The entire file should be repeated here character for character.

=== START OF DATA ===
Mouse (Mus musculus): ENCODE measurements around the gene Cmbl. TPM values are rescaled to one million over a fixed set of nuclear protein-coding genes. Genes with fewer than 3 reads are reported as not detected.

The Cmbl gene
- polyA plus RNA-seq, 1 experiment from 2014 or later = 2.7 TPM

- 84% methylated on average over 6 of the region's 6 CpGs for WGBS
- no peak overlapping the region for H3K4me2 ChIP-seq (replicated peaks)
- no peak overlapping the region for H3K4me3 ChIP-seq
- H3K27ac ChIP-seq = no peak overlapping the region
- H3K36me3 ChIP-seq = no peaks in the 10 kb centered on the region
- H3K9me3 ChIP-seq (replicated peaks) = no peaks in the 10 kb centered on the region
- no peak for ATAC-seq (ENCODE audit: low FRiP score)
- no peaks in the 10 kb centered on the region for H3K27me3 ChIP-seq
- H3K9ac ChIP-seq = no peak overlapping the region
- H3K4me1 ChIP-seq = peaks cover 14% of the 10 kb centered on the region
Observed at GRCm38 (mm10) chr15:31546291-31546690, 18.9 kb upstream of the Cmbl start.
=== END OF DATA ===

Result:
Mouse (Mus musculus): ENCODE measurements around the gene Cmbl. TPM values are rescaled to one million over a fixed set of nuclear protein-coding genes. Genes with fewer than 3 reads are reported as not detected.

The Cmbl gene
- polyA plus RNA-seq, 1 experiment from 2014 or later = 2.7 TPM

- 84% methylated on average over 6 of the region's 6 CpGs for WGBS
- no peak overlapping the region for H3K4me2 ChIP-seq (replicated peaks)
- no peak overlapping the region for H3K4me3 ChIP-seq
- H3K27ac ChIP-seq = no peak overlapping the region
- H3K36me3 ChIP-seq = no peaks in the 10 kb centered on the region
- H3K9me3 ChIP-seq (replicated peaks) = no peaks in the 10 kb centered on the region
- no peak for ATAC-seq (ENCODE audit: low FRiP score)
- no peaks in the 10 kb centered on the region for H3K27me3 ChIP-seq
- H3K9ac ChIP-seq = no peak overlapping the region
- H3K4me1 ChIP-seq = peaks cover 14% of the 10 kb centered on the region
Observed at GRCm38 (mm10) chr15:31546291-31546690, 18.9 kb upstream of the Cmbl start.